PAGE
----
Financial education may sound like a topic for adults, but it’s never too early to start teaching your preschooler about money and how to manage it. Day-to-day activities can easily be transformed into age-appropriate lessons that can lay the foundation for a lifetime of important knowledge and sound decision making. Money influences almost every part of our lives, from the food we eat to how we spend our time in retirement; for better or worse, it’s central to our life experience.
When it comes to children, research shows that they understand what money can be used for by the age of five. By age seven, many of their money habits will already be established. With this in mind, it’s a good idea to start teaching your child about money around 3-5 years of age, when they’re attending preschool and learning to count.
- Counting and Identifying
Experts recommend introducing your child to the concept of money with tangible examples, like coins. (This should be a supervised activity to ensure little ones don’t try to swallow the coins for fun!) Although your child likely won’t understand the value of money yet, they can start to learn the names of coins and how to tell them apart. You can try helping them trace the outside of coins while you discuss their names. It may be helpful to present a new coin every week until they can recognize each one. Once your child can identify different coins, it’s time to teach them that every coin has a predetermined value. More often than not, when a child is first acquainted with coins, they’ll favor the larger ones as being worth more. For example, choosing a nickel over a dime. You can also have them try things like sorting a pile of coins or matching physical coins with your verbal descriptions and pictures. Once they’ve learned all about coins, you can move on to the different types of bills.
- Imaginary Store or Restaurant – Exchange for Good or Service
Many of us pretended to run a restaurant or operate a store when we were children. We probably thought we were just having a jolly good time, but we were also learning the concept of exchanging goods or services for payment. Our parents may have balked at the wild prices we set if they wanted to join our tea party, but they likely recognized the valuable skills we were learning in the process: table manners, customer service, paying the bill, and making change.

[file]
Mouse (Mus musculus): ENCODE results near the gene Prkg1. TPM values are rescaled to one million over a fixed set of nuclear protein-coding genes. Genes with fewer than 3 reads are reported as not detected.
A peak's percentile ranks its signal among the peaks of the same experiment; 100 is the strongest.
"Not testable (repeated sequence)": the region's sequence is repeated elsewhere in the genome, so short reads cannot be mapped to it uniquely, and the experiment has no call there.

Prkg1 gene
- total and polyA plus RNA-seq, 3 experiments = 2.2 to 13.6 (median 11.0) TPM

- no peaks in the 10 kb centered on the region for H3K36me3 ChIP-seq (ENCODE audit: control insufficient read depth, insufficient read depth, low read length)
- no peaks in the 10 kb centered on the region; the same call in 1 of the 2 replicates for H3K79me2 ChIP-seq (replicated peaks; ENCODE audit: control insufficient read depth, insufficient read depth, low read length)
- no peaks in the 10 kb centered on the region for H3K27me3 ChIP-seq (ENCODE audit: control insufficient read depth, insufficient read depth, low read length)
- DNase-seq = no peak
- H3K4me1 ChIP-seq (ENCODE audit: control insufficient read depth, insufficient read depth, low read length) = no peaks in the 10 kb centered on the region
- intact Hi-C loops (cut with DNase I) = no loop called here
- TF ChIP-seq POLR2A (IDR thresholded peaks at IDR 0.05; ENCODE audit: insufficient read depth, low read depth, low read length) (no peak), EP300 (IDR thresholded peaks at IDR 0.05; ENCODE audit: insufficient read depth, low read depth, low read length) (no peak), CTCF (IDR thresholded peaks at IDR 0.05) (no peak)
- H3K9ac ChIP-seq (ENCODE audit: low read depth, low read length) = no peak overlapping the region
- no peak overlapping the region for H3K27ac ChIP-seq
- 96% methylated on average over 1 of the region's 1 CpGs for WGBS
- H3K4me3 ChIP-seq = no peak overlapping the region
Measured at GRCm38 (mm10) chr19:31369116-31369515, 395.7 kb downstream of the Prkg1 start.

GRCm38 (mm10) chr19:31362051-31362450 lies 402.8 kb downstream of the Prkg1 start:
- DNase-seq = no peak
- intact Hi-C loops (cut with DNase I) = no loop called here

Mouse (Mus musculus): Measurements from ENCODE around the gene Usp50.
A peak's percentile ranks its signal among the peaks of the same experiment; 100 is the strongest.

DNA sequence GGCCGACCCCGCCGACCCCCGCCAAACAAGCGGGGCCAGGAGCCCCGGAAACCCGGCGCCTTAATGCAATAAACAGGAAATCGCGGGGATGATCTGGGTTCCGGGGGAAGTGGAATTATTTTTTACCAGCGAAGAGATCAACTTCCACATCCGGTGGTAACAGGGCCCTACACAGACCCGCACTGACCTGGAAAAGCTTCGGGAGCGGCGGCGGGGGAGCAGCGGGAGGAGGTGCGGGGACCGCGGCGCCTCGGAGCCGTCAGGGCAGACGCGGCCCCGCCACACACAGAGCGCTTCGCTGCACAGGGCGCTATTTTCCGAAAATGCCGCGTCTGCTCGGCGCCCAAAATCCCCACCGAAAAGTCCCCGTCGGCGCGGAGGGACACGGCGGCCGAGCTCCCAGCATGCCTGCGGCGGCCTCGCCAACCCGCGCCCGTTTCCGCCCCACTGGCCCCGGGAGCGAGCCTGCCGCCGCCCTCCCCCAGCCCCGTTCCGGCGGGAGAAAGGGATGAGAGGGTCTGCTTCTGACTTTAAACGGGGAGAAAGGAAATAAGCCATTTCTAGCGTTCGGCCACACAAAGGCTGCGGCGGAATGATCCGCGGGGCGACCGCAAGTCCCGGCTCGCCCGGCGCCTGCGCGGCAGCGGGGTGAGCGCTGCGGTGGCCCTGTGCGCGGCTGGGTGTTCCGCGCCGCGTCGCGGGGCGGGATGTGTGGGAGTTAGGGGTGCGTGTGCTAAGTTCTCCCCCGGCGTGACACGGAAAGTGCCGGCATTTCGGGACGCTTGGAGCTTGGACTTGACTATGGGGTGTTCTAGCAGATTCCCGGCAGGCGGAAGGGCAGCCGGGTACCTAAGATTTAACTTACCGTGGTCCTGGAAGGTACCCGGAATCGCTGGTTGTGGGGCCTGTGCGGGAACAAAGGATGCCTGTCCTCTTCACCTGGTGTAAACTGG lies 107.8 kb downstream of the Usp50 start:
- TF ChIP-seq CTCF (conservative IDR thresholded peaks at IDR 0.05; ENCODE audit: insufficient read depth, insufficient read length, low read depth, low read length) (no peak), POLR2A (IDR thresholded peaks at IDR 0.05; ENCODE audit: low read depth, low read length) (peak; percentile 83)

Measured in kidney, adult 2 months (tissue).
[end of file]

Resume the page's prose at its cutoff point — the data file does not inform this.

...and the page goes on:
You can do the same for your child by encouraging imaginary play in the form of everyday situations. If your child has declared they’re a chef, you can ask how much their best meal costs and if you can pay with change or play money. Perhaps suggest that you trade places so that your child can be the customer sometimes, so you’ll have an opportunity to teach them about spending instead of receiving payment and they can experience the other side of an exchange. Be sure to emphasize that money can only be spent once; it’s essential to learn that spending a dollar means that dollar is no longer available to you. Taking this further, you could set up a fake store in your home with snacks, household items, or toys and allow your child to buy these with play or real money as an introduction to decision making while shopping.
- Shopping Trips – Cash or Credit Card, Coupons, Receipts, Cashiers
Children are sponges for the world around them, they’re often soaking up more information and observing more than we realize, making it a great idea for parents to start explaining what they’re doing in a variety of normal situations once their children reach preschool age. Taking a moment to tell your child why you’re using an ATM or looking at different websites before making a purchase are simple ways to engage their mind while emphasizing the value of money and exchange. Giving kids a task during trips to the store is another way to make them feel involved and spark their curiosity. Clipping coupons (there’s probably an app for that!), looking at store sale flyers, and reviewing receipts are activities that can get your child interested in what you’re doing together. Repetition is key, so every time you go to check out, tell your child how you’re paying (cash, debit card, credit card, coupon, gift card, etc.) and ask them if they have any questions.
Money can be a stressful and intimidating topic for people of all ages. If it feels overwhelming to start teaching your preschooler about it at such a young age, try to remember that it’s a valuable part of their development and there are plenty of ways to make it a fun topic. You can consider how your parents explained money to you or what influenced the relationship you grew to have with money, and if that’s what you do or don’t want for your own family. Financial education is a vast subject that can be broken down into many small topics to eventually create a wholistic picture. Routine experiences and hands-on learning are the most effective ways for children to gain an understanding of money. If you’re not sure where to start, professionals such as a CERTIFIED FINANCIAL PLANNER™ can guide you and provide resources for getting started with educating your child about finances.